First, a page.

More than 600 final-year nursing and midwifery students have joined the fight against Covid-19 by joining the health and social care workforce early.
The students, all in the final six months of their pre-registration education at Ulster University, Queen's University Belfast and the Open University, have chosen to take their final clinical placement now.
Among them is Odhran O'Brien (20), from west Belfast, a student of adult nursing at Queen's University.
He did not hesitate before signing up to the scheme.
"It's not what we expected when we started out on our course, but then this isn't a situation anyone here expected to be in," the former De La Salle pupil said.
"We're finishing a few months early, but all our lectures have been completed. There were only two placements to finish. We're ready.
"Yes, it'll be a baptism of fire, but when we were offered an opt-in or out, every single person in my class said they wanted to be part of this.
"We're all proud to be able to do it.
"There's a bit of sadness that the course is finished early.
"We had to cancel our formal and there are no end of term parties, but this is what we have been trained to do and we're never going to be any more prepared to step in and help in any way we can.
"I'll be starting in Musgrave (Park Hospital) on Friday and I'm looking forward to the challenge.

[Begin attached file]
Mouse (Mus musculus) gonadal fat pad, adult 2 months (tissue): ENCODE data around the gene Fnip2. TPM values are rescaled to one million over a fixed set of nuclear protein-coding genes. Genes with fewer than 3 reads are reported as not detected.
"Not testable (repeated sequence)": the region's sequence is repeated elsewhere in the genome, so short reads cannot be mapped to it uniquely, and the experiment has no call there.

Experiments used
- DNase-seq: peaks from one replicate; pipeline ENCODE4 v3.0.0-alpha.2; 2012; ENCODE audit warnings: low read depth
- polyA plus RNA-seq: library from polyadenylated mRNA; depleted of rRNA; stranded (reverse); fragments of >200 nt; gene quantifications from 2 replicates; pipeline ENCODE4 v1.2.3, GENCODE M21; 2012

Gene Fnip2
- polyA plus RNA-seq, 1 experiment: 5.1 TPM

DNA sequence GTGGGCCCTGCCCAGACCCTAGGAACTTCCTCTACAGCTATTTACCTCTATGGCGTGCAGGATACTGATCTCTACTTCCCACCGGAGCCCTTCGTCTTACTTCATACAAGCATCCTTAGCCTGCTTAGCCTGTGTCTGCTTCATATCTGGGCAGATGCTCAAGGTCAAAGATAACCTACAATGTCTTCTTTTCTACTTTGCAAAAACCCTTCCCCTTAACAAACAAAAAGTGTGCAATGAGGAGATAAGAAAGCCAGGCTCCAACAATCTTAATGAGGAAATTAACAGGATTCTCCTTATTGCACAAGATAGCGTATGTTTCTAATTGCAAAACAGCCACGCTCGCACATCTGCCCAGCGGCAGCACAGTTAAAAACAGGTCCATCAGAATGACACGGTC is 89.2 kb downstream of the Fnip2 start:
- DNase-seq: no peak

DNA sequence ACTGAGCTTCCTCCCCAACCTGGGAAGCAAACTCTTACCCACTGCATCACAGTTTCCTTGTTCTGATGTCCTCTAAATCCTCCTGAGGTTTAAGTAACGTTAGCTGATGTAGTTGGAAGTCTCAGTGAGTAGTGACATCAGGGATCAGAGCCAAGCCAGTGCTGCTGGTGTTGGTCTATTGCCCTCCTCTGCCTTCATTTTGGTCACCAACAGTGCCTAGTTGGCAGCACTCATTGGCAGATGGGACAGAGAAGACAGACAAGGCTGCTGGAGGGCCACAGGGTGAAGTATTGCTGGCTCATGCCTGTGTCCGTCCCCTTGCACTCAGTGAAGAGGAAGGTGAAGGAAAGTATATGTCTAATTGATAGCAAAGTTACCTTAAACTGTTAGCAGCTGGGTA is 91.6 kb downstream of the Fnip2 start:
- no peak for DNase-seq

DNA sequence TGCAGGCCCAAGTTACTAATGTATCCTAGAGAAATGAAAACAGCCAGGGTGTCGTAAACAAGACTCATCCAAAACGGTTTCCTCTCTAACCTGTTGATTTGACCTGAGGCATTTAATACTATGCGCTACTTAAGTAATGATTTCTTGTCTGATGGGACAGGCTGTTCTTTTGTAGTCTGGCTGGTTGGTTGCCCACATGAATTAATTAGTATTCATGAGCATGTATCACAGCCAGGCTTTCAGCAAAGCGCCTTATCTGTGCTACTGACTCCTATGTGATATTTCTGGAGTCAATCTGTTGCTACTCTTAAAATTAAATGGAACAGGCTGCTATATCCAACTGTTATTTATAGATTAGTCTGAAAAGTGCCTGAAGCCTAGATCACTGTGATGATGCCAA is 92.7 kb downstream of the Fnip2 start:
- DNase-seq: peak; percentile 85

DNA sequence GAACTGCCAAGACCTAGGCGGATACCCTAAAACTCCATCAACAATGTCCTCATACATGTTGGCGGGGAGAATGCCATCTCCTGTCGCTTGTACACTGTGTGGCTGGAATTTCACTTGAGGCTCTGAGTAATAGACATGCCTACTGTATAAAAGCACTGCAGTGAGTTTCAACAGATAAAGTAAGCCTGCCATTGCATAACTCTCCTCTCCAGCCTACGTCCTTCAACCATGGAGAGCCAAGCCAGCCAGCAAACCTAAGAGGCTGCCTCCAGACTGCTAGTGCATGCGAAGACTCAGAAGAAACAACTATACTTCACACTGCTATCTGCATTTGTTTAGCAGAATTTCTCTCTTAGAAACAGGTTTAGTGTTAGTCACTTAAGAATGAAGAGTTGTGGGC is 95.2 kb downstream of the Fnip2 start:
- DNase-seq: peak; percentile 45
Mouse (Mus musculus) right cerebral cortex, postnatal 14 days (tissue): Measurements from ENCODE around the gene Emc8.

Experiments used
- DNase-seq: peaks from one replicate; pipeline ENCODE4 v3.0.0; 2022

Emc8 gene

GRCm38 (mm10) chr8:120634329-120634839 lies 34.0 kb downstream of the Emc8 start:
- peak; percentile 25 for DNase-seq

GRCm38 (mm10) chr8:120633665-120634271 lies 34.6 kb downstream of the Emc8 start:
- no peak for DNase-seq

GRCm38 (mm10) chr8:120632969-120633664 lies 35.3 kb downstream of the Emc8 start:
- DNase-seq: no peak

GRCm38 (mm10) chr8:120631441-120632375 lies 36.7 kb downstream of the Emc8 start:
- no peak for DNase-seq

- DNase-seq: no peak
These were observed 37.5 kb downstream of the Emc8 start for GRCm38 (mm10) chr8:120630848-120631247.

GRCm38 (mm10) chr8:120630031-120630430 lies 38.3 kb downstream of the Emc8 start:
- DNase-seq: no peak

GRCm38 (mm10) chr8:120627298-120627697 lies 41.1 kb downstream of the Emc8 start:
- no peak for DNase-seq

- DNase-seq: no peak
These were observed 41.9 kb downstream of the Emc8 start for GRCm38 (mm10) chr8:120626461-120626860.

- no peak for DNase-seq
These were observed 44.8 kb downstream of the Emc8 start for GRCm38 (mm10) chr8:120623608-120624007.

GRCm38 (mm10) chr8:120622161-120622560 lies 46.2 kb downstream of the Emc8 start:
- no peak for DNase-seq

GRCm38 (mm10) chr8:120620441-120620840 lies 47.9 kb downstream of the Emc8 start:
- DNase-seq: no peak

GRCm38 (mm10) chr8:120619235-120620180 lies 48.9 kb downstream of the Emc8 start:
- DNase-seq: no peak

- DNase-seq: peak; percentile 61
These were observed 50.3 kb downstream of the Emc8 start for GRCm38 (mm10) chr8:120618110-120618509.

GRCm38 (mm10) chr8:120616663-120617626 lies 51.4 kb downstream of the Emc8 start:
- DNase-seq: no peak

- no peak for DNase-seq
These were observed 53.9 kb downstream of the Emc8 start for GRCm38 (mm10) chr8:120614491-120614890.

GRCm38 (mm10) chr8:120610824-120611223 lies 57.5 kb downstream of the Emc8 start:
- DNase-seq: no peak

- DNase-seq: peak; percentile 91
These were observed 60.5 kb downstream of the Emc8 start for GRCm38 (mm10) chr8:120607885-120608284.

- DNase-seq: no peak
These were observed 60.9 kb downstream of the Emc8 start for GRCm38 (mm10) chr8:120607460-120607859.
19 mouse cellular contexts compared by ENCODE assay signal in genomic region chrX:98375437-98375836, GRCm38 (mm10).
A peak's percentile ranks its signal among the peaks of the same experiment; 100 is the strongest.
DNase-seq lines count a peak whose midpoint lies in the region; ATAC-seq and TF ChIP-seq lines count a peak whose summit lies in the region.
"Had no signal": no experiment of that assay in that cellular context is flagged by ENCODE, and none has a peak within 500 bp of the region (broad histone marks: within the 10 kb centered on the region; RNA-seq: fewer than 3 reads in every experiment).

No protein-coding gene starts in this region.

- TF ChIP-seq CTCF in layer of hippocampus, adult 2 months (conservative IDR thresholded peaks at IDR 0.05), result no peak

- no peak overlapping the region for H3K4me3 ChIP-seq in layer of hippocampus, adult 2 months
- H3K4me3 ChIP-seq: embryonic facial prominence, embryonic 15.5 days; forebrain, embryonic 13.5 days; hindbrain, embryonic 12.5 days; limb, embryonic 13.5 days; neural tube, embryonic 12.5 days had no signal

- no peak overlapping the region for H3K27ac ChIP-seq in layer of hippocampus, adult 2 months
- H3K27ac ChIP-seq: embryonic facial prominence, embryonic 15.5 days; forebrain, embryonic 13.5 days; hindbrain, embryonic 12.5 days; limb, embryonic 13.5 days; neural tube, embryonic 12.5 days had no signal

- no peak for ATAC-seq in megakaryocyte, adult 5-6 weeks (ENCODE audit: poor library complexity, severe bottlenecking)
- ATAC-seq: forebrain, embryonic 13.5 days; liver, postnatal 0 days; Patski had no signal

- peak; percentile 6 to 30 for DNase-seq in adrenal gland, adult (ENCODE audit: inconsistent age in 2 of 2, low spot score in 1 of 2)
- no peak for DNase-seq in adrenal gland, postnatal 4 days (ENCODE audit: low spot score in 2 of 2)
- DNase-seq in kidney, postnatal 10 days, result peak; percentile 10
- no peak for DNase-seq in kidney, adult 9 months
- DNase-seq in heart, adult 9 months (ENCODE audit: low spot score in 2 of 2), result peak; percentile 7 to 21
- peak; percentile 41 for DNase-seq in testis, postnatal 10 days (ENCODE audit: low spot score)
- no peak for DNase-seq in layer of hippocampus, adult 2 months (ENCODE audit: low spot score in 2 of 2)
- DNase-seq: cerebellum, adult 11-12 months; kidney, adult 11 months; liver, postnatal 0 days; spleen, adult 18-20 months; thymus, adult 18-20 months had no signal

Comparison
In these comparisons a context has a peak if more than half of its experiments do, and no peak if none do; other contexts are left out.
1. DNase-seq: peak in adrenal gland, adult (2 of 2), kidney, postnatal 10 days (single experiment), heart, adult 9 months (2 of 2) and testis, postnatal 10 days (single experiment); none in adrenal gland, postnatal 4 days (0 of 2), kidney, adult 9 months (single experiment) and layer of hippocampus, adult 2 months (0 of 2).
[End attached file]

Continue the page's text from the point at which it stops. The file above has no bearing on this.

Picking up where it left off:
"I know everyone else in my class is as well.
"We've been very well briefed on what to expect. While we may come across one or two Covid-19 patients, we're going to be there to support the staff with other treatments, to free up as many as possible to deal with this emergency.
"I suppose my family are excited for me and nervous at the same time. They ask all the time about what's going on, but they're all 100% behind me and what I'm doing."
Chief Nursing Officer Professor Charlotte McArdle paid tribute to the nursing and midwifery students who stepped forward.
"It is highly commendable that students are embracing the opportunity to help at this time of great need," she said.
"As senior students, I know they have much to offer and will be a valuable asset to our system.
"I wish to extend a personal thank you to all nursing and midwifery students and assure them of my full support as they rise to this challenge."
Universities have been working hard over the past few weeks to prepare their students for their early entry into the workforce.
This has included an update on clinical skills such as assessment of deteriorating patients, with emphasis on airway and respiratory management, alongside professional issues in practice for the transition from student to registrant.
Professor Sonja McIlfatrick, head of the School of Nursing at Ulster University, said there was a real sense of pride as the final-year nursing students stepped up to the challenge.
"Entering the workforce early, they will be using the skills and knowledge they have learned at Ulster to work alongside colleagues and frontline staff to deliver high-quality patient care," she said.
Professor Donna Fitzsimons, the head of the School of Nursing and Midwifery at Queen's University, added: "Queen's is committed to helping in whatever way possible to fight Covid-19 and its spread. We are incredibly proud of our nursing and midwifery students, who have stepped up to assist in this challenge by entering the workforce early to provide much-needed support for the system during these difficult few months."